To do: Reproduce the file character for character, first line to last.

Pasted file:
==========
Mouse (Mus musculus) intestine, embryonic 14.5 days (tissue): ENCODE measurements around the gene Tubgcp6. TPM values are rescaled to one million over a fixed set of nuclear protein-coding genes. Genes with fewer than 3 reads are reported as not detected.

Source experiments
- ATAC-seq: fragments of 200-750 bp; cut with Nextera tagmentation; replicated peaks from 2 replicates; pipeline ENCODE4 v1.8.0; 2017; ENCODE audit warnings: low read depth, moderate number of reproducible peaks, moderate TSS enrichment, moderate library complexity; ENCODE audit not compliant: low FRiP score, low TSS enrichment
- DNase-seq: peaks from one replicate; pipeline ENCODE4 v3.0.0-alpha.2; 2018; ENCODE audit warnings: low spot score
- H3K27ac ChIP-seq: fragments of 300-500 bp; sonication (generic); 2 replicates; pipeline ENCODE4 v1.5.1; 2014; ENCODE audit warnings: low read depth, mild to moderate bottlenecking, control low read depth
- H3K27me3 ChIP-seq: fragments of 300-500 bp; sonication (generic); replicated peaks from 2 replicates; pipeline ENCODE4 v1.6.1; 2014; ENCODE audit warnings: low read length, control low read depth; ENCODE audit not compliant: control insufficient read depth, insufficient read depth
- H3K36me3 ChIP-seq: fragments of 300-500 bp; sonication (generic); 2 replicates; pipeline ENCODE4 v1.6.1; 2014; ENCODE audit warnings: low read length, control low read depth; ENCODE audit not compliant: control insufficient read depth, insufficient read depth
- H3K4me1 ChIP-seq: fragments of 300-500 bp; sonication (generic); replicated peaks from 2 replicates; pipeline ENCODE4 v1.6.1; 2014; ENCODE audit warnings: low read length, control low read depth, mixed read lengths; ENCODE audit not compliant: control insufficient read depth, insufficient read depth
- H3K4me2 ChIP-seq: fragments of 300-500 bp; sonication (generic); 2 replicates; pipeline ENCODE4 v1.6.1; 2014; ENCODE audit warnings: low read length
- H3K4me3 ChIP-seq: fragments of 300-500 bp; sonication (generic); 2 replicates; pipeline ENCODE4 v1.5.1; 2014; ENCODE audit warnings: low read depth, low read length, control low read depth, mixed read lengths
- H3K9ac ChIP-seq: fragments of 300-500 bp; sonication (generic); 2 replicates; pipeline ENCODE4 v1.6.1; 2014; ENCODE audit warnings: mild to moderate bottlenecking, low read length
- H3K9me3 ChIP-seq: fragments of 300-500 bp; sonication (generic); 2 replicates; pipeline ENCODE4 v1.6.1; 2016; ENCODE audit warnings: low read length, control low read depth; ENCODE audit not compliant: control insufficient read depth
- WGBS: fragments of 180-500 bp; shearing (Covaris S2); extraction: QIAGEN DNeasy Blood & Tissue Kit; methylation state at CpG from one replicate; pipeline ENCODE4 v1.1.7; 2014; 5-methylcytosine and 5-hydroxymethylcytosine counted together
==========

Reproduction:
Mouse (Mus musculus) intestine, embryonic 14.5 days (tissue): ENCODE measurements around the gene Tubgcp6. TPM values are rescaled to one million over a fixed set of nuclear protein-coding genes. Genes with fewer than 3 reads are reported as not detected.

Source experiments
- ATAC-seq: fragments of 200-750 bp; cut with Nextera tagmentation; replicated peaks from 2 replicates; pipeline ENCODE4 v1.8.0; 2017; ENCODE audit warnings: low read depth, moderate number of reproducible peaks, moderate TSS enrichment, moderate library complexity; ENCODE audit not compliant: low FRiP score, low TSS enrichment
- DNase-seq: peaks from one replicate; pipeline ENCODE4 v3.0.0-alpha.2; 2018; ENCODE audit warnings: low spot score
- H3K27ac ChIP-seq: fragments of 300-500 bp; sonication (generic); 2 replicates; pipeline ENCODE4 v1.5.1; 2014; ENCODE audit warnings: low read depth, mild to moderate bottlenecking, control low read depth
- H3K27me3 ChIP-seq: fragments of 300-500 bp; sonication (generic); replicated peaks from 2 replicates; pipeline ENCODE4 v1.6.1; 2014; ENCODE audit warnings: low read length, control low read depth; ENCODE audit not compliant: control insufficient read depth, insufficient read depth
- H3K36me3 ChIP-seq: fragments of 300-500 bp; sonication (generic); 2 replicates; pipeline ENCODE4 v1.6.1; 2014; ENCODE audit warnings: low read length, control low read depth; ENCODE audit not compliant: control insufficient read depth, insufficient read depth
- H3K4me1 ChIP-seq: fragments of 300-500 bp; sonication (generic); replicated peaks from 2 replicates; pipeline ENCODE4 v1.6.1; 2014; ENCODE audit warnings: low read length, control low read depth, mixed read lengths; ENCODE audit not compliant: control insufficient read depth, insufficient read depth
- H3K4me2 ChIP-seq: fragments of 300-500 bp; sonication (generic); 2 replicates; pipeline ENCODE4 v1.6.1; 2014; ENCODE audit warnings: low read length
- H3K4me3 ChIP-seq: fragments of 300-500 bp; sonication (generic); 2 replicates; pipeline ENCODE4 v1.5.1; 2014; ENCODE audit warnings: low read depth, low read length, control low read depth, mixed read lengths
- H3K9ac ChIP-seq: fragments of 300-500 bp; sonication (generic); 2 replicates; pipeline ENCODE4 v1.6.1; 2014; ENCODE audit warnings: mild to moderate bottlenecking, low read length
- H3K9me3 ChIP-seq: fragments of 300-500 bp; sonication (generic); 2 replicates; pipeline ENCODE4 v1.6.1; 2016; ENCODE audit warnings: low read length, control low read depth; ENCODE audit not compliant: control insufficient read depth
- WGBS: fragments of 180-500 bp; shearing (Covaris S2); extraction: QIAGEN DNeasy Blood & Tissue Kit; methylation state at CpG from one replicate; pipeline ENCODE4 v1.1.7; 2014; 5-methylcytosine and 5-hydroxymethylcytosine counted together